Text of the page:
My family always had a kitchen calendar on the wall. When I was little, I remember seeing Mum’s initials among the various appointments and bill reminders - this was when her period was due.
When my first period arrived just before my 13th birthday, I went into a sort of shock. Incredibly painful periods were accompanied by headaches, nausea, backaches, and severe pain. Each month at school, I’d vomit into a bucket while the Sick Bay nurse topped up my hot water bottle.
My wise mother encouraged me to track my cycles, so I’d have evidence that things were unusual, and a gynaecologist I saw later confirmed it was. I solemnly scribed a deeply unfun little code into a small black notebook: PP, V, 2C (period pain/vomiting/two clots).
While I spent years attempting to rewire my brain, I almost forgot I had a uterus.
After over a year of this, I was finally referred for a laparoscopy and diagnosed with endometriosis. Despite attempts to remove the endometriosis by shooting laser beams at it while screaming pew pew (or at least I think this is how it works), the pain continued. At 15 I became one of the 176 million people worldwide who suffer from this disease.
Living with endometriosis
The treatment options offered were a) grin and bear it or b) take hormones. So I trialled a few versions of the contraceptive pill until I found one that didn’t make me even more of a moody teenager. Eventually, I took The Pill continuously without a break, despite being warned of risks including decreased fertility and "build up" of blood, which we now know are totally false.
As I moved into my 20s other chronic conditions like depression and anxiety presented themselves. At least I wasn’t in debilitating physical pain... just emotional! So while I spent years attempting to rewire my brain, I almost forgot I had a uterus.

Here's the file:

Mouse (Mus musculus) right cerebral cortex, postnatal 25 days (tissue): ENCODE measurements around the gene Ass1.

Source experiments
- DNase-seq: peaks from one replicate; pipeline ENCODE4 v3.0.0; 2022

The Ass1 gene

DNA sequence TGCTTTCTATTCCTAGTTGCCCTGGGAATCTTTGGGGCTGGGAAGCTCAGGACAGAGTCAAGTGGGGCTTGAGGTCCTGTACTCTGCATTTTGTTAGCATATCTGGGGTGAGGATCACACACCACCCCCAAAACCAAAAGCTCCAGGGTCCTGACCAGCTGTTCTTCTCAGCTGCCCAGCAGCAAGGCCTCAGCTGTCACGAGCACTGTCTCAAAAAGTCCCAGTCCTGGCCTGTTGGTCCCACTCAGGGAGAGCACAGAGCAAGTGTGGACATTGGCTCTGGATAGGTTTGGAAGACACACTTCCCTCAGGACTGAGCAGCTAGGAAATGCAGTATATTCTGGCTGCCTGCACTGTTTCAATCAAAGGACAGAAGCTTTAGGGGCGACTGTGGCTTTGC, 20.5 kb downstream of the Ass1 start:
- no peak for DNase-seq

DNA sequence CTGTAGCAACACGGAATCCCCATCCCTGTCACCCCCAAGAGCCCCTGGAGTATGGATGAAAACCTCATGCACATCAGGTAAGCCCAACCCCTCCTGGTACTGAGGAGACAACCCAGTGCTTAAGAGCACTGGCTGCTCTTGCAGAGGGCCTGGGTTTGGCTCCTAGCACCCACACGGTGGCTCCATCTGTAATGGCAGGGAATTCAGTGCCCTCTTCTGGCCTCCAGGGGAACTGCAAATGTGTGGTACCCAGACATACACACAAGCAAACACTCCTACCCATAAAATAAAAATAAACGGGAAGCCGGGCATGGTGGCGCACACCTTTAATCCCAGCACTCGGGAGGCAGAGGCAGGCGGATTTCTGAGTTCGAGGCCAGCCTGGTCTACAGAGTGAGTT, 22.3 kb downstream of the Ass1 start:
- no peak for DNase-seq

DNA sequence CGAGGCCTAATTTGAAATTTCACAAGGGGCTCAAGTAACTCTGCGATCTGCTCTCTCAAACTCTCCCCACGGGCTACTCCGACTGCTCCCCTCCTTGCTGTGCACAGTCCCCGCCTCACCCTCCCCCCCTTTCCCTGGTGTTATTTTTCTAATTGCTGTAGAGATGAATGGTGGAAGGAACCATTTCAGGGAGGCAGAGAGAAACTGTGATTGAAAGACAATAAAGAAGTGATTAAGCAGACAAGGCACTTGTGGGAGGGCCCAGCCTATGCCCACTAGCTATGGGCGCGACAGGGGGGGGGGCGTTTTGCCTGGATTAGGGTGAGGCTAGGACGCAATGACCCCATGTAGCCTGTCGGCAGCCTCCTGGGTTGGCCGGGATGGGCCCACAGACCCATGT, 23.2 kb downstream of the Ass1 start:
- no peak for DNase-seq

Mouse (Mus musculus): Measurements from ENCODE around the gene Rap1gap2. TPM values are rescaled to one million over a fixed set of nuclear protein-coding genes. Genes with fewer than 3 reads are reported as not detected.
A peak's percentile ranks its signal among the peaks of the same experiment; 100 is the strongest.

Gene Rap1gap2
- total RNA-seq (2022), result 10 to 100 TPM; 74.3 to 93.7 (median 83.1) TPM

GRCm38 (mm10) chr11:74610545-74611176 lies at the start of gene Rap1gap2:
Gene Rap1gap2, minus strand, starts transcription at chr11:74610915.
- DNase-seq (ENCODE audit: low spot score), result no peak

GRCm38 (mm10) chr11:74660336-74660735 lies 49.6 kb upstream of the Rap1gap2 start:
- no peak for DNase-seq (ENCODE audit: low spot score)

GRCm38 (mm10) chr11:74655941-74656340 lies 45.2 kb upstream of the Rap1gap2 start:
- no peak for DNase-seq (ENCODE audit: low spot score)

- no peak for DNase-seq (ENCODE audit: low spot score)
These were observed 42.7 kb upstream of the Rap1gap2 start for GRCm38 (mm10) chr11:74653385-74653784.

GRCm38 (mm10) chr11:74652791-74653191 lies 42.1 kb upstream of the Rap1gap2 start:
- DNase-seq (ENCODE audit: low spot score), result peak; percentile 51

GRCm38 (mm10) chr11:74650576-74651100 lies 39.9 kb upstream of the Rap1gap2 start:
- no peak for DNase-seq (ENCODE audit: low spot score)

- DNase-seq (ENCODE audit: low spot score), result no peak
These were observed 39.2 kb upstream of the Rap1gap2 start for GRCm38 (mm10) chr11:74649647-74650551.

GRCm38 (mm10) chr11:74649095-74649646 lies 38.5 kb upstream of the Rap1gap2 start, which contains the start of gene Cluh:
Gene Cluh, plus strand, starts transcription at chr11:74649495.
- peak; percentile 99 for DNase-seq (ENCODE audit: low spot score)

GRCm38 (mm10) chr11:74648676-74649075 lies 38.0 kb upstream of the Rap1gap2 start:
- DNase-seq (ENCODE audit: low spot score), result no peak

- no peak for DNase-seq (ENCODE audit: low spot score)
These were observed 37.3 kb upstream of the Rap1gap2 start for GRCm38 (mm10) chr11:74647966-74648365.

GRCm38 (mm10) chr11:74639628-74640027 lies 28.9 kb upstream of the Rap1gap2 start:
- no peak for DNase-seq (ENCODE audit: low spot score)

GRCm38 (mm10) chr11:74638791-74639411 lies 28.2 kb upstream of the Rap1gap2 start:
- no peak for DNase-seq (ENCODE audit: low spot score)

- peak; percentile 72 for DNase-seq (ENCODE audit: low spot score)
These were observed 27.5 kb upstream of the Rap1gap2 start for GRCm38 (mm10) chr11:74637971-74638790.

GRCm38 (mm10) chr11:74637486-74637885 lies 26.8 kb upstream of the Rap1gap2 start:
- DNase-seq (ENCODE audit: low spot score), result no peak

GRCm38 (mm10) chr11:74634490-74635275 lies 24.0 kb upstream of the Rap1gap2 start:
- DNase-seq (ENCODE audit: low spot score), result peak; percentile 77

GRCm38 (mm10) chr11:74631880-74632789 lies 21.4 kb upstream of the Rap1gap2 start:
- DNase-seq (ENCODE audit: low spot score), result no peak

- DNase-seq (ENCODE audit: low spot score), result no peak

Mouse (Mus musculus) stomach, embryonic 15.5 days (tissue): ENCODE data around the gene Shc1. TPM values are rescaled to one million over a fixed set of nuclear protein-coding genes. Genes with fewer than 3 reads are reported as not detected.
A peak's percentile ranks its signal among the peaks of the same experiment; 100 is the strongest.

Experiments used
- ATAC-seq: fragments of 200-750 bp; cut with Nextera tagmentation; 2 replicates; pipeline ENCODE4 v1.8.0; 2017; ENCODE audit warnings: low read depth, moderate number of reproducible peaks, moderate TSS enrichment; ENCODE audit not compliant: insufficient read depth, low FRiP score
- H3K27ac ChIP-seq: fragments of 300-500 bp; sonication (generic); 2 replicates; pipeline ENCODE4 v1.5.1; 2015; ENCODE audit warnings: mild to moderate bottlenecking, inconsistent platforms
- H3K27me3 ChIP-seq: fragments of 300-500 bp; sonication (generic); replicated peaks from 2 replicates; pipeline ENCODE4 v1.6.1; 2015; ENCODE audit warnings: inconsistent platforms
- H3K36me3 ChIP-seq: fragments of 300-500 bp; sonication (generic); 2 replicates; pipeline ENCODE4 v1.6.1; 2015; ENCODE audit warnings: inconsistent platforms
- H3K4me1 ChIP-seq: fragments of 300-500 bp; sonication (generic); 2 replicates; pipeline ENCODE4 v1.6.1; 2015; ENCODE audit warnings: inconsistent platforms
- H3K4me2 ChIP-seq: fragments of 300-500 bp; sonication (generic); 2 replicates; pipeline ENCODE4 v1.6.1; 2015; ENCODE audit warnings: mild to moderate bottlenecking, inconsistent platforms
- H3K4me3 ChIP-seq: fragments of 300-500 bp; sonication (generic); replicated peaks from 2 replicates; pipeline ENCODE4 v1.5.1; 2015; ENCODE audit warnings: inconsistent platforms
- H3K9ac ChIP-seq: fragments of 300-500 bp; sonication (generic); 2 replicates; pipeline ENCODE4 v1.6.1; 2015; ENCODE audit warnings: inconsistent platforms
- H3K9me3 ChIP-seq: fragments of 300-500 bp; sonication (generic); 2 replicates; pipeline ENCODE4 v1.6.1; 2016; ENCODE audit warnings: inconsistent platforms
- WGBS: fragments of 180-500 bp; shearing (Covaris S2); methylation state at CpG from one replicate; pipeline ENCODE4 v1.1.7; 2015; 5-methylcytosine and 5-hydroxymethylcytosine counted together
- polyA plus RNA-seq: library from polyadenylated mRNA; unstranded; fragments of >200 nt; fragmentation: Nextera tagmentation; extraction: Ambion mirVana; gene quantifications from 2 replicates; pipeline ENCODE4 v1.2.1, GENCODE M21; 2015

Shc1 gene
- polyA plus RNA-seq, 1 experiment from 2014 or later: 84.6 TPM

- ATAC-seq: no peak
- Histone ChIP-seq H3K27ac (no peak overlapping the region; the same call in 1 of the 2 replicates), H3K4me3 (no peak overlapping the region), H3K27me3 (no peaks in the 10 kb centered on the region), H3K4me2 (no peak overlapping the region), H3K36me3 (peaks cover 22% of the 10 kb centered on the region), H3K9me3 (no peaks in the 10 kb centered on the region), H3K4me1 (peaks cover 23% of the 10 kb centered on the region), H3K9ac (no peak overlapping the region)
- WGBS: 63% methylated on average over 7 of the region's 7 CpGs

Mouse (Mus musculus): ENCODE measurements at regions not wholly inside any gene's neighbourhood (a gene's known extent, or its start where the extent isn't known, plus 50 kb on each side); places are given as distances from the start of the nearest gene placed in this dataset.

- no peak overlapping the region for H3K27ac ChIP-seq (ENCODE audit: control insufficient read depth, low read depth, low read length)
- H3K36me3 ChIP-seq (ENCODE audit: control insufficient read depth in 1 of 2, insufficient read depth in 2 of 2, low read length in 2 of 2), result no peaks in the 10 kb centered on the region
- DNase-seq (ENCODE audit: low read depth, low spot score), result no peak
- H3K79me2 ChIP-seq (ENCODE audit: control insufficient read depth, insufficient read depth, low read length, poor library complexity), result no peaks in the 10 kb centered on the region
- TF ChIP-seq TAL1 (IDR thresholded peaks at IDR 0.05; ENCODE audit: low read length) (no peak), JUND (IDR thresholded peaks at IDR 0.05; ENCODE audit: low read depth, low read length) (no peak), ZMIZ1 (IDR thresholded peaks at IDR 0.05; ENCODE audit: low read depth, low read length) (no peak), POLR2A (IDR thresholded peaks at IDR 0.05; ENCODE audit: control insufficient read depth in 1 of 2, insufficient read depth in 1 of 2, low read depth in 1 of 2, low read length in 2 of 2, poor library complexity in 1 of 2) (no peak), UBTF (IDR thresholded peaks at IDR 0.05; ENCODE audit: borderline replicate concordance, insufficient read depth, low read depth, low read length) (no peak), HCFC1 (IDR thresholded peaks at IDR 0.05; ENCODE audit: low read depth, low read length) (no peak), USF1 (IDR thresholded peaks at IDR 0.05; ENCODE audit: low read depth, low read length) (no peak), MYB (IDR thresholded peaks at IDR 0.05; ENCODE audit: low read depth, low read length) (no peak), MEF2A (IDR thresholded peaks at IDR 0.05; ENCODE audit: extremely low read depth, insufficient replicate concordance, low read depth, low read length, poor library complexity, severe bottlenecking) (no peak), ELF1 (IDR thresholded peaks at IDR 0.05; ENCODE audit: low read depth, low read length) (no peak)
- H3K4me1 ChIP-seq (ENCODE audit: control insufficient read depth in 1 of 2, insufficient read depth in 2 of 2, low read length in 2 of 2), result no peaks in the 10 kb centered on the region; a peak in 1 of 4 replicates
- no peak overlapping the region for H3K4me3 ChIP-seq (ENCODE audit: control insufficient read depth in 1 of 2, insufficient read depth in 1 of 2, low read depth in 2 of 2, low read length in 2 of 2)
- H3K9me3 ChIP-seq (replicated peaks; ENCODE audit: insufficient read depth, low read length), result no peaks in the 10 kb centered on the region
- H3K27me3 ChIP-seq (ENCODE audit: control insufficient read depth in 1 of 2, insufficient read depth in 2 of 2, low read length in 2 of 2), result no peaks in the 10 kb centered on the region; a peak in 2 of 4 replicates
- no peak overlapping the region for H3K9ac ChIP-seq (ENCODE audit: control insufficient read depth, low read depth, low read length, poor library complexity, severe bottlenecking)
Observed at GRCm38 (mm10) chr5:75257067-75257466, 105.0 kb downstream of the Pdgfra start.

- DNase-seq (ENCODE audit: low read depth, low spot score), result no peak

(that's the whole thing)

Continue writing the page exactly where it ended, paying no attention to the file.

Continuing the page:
After 13 years of being on the Pill, I decided to take myself off it at the end of 2017. I downloaded Clue – a period tracking app – after hearing my friends discussing it. While my skin almost immediately had a meltdown, I didn’t bleed straight away. On the 8th month of being Pill-free, I felt that familiar sharp pang of pain and had a period. Yippee! I felt. I’m in agony, but at least I know my body is working again!
Just like when I was a teenager and dutifully handed over my diary to the doctors, tracking my cycle had once again proven to be incredibly useful.
I didn’t expect to feel so surprised
Along with the standard menstrual cycle, tracking allowed a myriad of symptoms to be documented: energy, mood, sleep quality, and food cravings. Is my skin oily? Spotty? Dry? After two years of thorough reporting, I have learned that my body is not nearly as mysterious as I used to think.
Firstly, it’s become apparent just how closely my cycle and mental health are related. My lowest, darkest days are almost always the ones directly before a bleed, and it presents as more than just getting teary watching tissue commercials.
Given the intensity, it’s quite possible that alongside my long-term depression I also have PMDD, a relatively recent addition to the DSM. Or, it’s possible my existing conditions just RAMP THE HECK UP during that time. Personally, I feel equipped to deal with these issues on my own now, but highly encourage anyone feeling particularly down or impulsive to see their GP.
My skin and energy levels are at their best during my ovulation, to the point where if I were to plan for new headshots it would absolutely be for around Day 14. Many people might go through these insights during adolescence, so in some ways it feels like I’ve been through a second puberty. Tracking has helped me make sense of these fluctuations and get rid of the am I just... crazy? thoughts that creep in during a particularly weepy, or bloated, moment.
My friends who are on the Pill, or have the IUD, have mentioned experiencing regular symptoms of PMS despite not bleeding. Looking back, I wish I’d recorded my own mental health fluctuations, as there may have been a hormonal contribution I hadn’t even realised.
While I experienced severe pain some months, the pain I have now is not as intense or frequent as when I was younger. For now, I’m just grateful to know why my jeans are starting to get snug (ah yes, it’s Day 25).
There are valid criticisms of the way these various tracker apps handle user data, with reports of information being forwarded to third-party companies and advertisers. Even our bodily fluids are a commodity, right? Luckily, this is easily avoided. While it’s convenient to have a cute and colourful app, any person who menstruates can track their cycles the good old-fashioned way: with a little black diary or a wall calendar.
I have no plans to stop documenting my symptoms because it helps so much to know there is a reason behind the occasional bloating or irritability. If we have to live inside these strange, goopy sacks of flesh, we may as well take some of the mystery out of it.
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